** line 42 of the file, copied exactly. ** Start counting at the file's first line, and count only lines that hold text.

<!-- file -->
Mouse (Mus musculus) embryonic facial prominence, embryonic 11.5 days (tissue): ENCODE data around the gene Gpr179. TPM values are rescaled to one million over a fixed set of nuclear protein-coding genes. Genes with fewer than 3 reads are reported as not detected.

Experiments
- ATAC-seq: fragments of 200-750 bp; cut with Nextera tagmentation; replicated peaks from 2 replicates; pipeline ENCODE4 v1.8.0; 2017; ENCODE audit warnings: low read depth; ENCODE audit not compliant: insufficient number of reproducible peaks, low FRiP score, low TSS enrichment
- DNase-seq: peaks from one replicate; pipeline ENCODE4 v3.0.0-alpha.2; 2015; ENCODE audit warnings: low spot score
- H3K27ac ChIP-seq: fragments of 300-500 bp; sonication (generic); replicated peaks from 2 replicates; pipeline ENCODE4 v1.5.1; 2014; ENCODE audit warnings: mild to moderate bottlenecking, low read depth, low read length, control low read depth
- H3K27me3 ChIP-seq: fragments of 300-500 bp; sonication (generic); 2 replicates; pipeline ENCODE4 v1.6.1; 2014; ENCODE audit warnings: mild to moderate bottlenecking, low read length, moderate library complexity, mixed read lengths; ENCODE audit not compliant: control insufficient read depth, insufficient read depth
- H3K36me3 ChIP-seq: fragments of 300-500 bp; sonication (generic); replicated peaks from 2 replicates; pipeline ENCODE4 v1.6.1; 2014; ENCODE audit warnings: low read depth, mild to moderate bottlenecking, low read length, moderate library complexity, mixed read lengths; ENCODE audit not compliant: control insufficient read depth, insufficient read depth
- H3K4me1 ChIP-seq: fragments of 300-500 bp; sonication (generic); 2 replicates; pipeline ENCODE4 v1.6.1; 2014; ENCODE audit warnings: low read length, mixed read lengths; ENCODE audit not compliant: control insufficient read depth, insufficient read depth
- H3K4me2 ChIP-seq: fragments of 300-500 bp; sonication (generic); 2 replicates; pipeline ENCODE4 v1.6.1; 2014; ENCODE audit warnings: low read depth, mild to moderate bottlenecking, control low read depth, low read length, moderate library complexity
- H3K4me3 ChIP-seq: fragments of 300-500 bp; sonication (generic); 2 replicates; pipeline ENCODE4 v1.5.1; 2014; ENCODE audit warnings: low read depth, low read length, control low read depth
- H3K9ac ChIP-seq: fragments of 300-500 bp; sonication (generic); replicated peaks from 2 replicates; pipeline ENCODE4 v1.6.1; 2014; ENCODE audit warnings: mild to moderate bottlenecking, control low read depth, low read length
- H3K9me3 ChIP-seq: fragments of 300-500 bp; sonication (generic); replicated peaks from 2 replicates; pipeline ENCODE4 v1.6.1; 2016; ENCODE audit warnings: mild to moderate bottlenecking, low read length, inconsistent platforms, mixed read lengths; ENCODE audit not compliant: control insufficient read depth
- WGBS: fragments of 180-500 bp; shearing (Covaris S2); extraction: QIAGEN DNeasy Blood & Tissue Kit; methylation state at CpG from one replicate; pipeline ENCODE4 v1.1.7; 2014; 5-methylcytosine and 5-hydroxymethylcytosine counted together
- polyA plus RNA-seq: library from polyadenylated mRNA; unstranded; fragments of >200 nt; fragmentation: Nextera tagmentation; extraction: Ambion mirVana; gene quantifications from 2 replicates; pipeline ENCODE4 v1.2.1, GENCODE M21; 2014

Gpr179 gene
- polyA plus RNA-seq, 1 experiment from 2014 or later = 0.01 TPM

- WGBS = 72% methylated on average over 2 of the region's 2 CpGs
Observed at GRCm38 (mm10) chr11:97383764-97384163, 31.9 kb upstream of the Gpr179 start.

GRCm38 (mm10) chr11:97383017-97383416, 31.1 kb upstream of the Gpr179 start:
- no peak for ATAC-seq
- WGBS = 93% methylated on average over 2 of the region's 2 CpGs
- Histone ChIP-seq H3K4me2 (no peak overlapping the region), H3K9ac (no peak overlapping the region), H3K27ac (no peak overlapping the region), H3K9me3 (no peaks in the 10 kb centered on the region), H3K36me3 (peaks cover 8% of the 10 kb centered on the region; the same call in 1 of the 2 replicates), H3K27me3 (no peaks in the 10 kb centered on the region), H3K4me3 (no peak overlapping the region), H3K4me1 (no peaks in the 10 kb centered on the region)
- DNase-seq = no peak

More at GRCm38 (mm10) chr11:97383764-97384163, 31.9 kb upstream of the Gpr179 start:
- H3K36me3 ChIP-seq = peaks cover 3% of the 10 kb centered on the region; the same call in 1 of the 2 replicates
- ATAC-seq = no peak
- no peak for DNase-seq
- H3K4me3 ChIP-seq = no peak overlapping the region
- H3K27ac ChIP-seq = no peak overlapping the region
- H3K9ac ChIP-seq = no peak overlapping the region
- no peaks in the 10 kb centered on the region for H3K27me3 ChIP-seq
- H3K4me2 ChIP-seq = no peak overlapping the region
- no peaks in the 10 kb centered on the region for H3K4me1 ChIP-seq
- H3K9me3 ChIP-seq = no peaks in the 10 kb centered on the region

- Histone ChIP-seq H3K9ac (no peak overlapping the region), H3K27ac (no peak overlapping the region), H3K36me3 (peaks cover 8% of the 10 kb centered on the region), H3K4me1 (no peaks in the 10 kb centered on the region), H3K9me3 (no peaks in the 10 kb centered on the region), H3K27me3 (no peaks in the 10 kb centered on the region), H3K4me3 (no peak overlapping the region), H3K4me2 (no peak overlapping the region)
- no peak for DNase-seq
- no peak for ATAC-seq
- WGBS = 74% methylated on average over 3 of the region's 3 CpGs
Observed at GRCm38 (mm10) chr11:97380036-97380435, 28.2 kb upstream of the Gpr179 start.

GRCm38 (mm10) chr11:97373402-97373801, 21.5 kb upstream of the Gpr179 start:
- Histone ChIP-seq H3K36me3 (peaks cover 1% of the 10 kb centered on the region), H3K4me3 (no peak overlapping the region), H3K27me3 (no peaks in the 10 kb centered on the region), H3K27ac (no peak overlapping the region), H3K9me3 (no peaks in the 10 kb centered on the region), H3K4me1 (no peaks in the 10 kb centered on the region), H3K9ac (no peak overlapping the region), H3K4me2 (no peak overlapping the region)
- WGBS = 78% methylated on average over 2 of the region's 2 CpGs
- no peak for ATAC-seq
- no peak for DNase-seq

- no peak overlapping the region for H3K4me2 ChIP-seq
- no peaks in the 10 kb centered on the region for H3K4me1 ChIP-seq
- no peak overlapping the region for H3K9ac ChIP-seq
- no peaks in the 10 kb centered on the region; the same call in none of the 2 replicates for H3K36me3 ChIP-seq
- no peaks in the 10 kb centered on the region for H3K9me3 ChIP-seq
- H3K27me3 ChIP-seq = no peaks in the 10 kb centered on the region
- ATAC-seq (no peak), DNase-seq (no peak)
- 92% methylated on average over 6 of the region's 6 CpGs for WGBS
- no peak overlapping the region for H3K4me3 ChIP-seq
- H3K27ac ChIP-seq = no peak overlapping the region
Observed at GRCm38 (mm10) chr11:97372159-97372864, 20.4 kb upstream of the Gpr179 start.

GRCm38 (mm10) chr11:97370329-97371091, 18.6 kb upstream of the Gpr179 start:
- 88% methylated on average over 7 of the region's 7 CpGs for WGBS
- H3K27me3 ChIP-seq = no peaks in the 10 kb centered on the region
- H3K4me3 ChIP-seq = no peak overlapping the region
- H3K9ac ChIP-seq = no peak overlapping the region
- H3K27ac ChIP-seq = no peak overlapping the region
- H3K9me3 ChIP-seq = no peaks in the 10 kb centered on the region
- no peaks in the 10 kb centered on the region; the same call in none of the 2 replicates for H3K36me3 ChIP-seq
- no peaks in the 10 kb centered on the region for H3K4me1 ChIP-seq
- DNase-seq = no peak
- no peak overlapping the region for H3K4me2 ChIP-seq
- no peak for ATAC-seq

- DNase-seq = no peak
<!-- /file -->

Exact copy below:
- WGBS = 78% methylated on average over 2 of the region's 2 CpGs